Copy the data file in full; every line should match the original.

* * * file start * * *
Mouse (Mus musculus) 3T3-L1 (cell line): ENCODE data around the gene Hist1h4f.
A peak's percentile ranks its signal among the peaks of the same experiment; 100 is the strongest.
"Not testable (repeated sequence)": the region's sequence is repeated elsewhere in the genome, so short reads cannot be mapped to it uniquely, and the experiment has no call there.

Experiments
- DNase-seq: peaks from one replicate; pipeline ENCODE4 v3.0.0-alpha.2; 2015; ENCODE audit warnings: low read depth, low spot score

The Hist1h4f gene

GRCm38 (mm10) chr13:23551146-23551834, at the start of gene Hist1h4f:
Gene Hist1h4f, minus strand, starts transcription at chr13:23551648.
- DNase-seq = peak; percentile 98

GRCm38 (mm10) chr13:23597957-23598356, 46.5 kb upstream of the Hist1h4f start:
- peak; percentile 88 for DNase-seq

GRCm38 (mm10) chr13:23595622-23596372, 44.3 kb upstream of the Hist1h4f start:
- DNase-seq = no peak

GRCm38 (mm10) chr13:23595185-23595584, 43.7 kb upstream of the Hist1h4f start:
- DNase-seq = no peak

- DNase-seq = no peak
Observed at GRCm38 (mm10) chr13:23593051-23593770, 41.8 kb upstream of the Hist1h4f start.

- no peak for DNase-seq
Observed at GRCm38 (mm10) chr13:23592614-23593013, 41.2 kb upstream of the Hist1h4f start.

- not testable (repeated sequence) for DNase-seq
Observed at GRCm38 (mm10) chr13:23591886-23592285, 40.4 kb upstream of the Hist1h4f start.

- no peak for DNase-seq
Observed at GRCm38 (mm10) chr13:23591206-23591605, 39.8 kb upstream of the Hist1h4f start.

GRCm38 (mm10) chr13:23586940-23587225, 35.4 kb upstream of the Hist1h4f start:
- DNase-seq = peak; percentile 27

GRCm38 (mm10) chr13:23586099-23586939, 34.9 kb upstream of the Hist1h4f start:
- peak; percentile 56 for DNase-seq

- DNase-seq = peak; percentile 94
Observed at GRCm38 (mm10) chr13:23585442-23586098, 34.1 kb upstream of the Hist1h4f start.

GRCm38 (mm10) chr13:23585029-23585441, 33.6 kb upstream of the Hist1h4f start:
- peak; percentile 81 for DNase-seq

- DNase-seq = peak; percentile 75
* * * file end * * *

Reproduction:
Mouse (Mus musculus) 3T3-L1 (cell line): ENCODE data around the gene Hist1h4f.
A peak's percentile ranks its signal among the peaks of the same experiment; 100 is the strongest.
"Not testable (repeated sequence)": the region's sequence is repeated elsewhere in the genome, so short reads cannot be mapped to it uniquely, and the experiment has no call there.

Experiments
- DNase-seq: peaks from one replicate; pipeline ENCODE4 v3.0.0-alpha.2; 2015; ENCODE audit warnings: low read depth, low spot score

The Hist1h4f gene

GRCm38 (mm10) chr13:23551146-23551834, at the start of gene Hist1h4f:
Gene Hist1h4f, minus strand, starts transcription at chr13:23551648.
- DNase-seq = peak; percentile 98

GRCm38 (mm10) chr13:23597957-23598356, 46.5 kb upstream of the Hist1h4f start:
- peak; percentile 88 for DNase-seq

GRCm38 (mm10) chr13:23595622-23596372, 44.3 kb upstream of the Hist1h4f start:
- DNase-seq = no peak

GRCm38 (mm10) chr13:23595185-23595584, 43.7 kb upstream of the Hist1h4f start:
- DNase-seq = no peak

- DNase-seq = no peak
Observed at GRCm38 (mm10) chr13:23593051-23593770, 41.8 kb upstream of the Hist1h4f start.

- no peak for DNase-seq
Observed at GRCm38 (mm10) chr13:23592614-23593013, 41.2 kb upstream of the Hist1h4f start.

- not testable (repeated sequence) for DNase-seq
Observed at GRCm38 (mm10) chr13:23591886-23592285, 40.4 kb upstream of the Hist1h4f start.

- no peak for DNase-seq
Observed at GRCm38 (mm10) chr13:23591206-23591605, 39.8 kb upstream of the Hist1h4f start.

GRCm38 (mm10) chr13:23586940-23587225, 35.4 kb upstream of the Hist1h4f start:
- DNase-seq = peak; percentile 27

GRCm38 (mm10) chr13:23586099-23586939, 34.9 kb upstream of the Hist1h4f start:
- peak; percentile 56 for DNase-seq

- DNase-seq = peak; percentile 94
Observed at GRCm38 (mm10) chr13:23585442-23586098, 34.1 kb upstream of the Hist1h4f start.

GRCm38 (mm10) chr13:23585029-23585441, 33.6 kb upstream of the Hist1h4f start:
- peak; percentile 81 for DNase-seq

- DNase-seq = peak; percentile 75